Once the agents were finished making the sandwiches they wrapped them in wax paper, and sealed them in the Sterlite container. They carried the sandwiches, oranges, and deflated boat to MORGAN's garage. MORGAN put on a dry suit as he was worried about water borne diseases. MAYA and MALCOLM decided to go for comfort; they wore shorts and t-shirts.

One at a time they intoned "Minisub" and stepped through the dimensional rift.

Tuesday, August 30, 2005, 8:19 p.m. CDT

Memorial Medical Center, New Orleans, Louisiana

A stifling heat and the smell of decay greeted the agents as they gated into the hospital's closet. The room was pitch black. MAYA turned on a flashlight. They moved items around to cover the wall containing the gate, stacked their sandwiches, oranges and water in a corner, and then stepped out of the closet.

The hospital was mostly dark. There were some lights on, but the hospital was preserving the fuel in its backup generators. MAYA and MORGAN stayed back with the food while MALCOLM went to retrieve their inflatable boat. It was where they had stashed it near the entrance. He found it easily in the dim light. No one had tried totake it. Perhaps few were willing to leave the hospital without an escort. While making sandwiches in Atlanta, MALCOLM had heard on the television that a store across from the hospital had been looted at gun point.

They agents hurriedly left the building so as not to attract attention with their food. The night was hot and humid. The sun had set less than an hour before. Stars blanketed the sky. It had been centuries since so many stars had been visible in New Orleans for such a long time. MALCOLM, the astronomer, thought that it might be a long time before New Orleans had to worry about light pollution.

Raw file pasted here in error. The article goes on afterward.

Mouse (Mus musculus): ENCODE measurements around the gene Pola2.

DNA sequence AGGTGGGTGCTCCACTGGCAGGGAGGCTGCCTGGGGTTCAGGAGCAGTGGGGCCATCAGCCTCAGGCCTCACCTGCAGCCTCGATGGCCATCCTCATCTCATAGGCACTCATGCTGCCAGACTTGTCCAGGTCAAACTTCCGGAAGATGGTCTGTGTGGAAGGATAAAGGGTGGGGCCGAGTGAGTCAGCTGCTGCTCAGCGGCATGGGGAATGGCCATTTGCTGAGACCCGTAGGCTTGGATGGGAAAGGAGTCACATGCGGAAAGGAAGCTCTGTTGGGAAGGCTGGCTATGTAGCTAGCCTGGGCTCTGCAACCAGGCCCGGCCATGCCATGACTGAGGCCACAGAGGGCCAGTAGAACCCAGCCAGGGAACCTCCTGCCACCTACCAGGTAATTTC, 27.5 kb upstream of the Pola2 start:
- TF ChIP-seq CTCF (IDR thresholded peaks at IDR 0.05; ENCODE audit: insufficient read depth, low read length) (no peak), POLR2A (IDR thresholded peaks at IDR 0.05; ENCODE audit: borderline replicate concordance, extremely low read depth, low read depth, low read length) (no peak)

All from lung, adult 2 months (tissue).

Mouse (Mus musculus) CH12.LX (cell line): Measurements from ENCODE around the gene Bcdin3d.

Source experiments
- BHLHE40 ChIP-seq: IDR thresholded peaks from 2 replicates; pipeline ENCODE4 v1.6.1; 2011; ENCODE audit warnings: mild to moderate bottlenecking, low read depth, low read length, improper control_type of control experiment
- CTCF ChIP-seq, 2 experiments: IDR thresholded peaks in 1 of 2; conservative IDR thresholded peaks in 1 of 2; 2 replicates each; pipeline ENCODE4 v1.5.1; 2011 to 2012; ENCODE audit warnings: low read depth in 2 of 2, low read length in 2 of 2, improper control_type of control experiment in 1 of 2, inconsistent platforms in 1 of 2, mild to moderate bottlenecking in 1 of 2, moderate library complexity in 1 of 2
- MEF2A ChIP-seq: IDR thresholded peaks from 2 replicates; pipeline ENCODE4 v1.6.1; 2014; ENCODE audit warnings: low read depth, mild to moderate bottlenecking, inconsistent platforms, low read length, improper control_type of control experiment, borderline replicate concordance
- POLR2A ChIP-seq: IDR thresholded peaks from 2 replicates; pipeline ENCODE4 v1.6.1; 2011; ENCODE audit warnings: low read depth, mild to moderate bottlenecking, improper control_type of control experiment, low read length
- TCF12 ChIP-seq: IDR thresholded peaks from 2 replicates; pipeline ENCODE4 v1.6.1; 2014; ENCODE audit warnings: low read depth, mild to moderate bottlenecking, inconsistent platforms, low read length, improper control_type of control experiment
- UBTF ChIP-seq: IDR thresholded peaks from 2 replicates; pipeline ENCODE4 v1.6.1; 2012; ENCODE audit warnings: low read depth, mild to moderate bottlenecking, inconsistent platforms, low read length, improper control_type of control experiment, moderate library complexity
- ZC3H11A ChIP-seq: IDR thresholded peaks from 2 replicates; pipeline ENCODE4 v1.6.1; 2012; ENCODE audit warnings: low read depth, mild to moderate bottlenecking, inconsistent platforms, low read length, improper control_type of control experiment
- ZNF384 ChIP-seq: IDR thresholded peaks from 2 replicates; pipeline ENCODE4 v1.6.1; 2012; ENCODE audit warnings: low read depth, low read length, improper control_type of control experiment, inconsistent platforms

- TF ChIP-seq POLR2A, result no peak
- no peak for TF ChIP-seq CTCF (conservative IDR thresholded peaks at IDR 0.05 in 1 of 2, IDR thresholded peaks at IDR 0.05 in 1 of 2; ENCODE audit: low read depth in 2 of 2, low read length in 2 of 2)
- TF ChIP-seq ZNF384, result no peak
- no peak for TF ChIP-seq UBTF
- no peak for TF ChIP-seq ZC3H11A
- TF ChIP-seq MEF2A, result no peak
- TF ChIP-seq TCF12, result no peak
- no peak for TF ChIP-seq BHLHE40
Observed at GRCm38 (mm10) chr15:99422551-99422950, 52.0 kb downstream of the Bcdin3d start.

MALCOLM inflated the new boat while the others dragged the old boat to the edge of the water. Once the smaller boat was inflated, they tied it to the old boat. MORGAN and MAYA filled the smaller boat with their food supplies. The agents climbed into the larger boat. MALCOLM started the engine, and then maneuvered the boat up Napoleon Avenue. MAYA illuminated the street signs with a flashlight as they passed them. They came to the wide canal that was once South Claiborne Avenue. MALCOLM made a wide sweeping right turn. They headed back to the Superdome.

The boat puttered along in the darkness. The city was surprisingly quiet. There were distant shouts and MAYA thought she heard a gunshot. Gone were the usual city noises: car engines, air conditioning units, and even the buzzing of street lights. The most common sound was the lapping of water against structures ill designed for the flood.

MALCOLM saw something in the water. At first he thought it was a log. Then it dived. It could have been an alligator. It was likely that at least some gators had been dragged into the city by the storm surge. He told MORGAN and MAYA what he saw. They looked behind the boat and saw something floating in their wake. MORGAN suggested that MALCOLM turn the boat around. MALCOLM nodded in the gloom, and did as MORGAN suggested.

MORGAN leaned over the side of the boat as they got close to the object. The object dived under water again. MORGAN shone a flashlight over the centre of the ripples.

Something crashed out of the water, something with teeth and fangs and a long snout. MORGAN cried out and jumped back into the boat. Teeth and fangs slashed in the erratic light of the agents' flashlights. The inflatable boat's side popped. Air escaped in a bubbling frenzy as the boat started to collapse.

The thing came around again. This time MAYA and MORGAN had their guns ready. They fired at the thing at close range. It dropped back into the water. All MAYA remembered seeing was a snout and teeth.

MALCOLM grabbed the motor and jumped for the small boat. He mounted it on the boat's stern. MAYA reeled in the boat while MORGAN guarded them, his gun in one hand, his flashlight in the other, and both pointing in the same direction. The larger boat was sinking, fast.

MAYA jumped into the boat. There was no room for the three agents and the food. Something had to go. She threw out the case of oranges.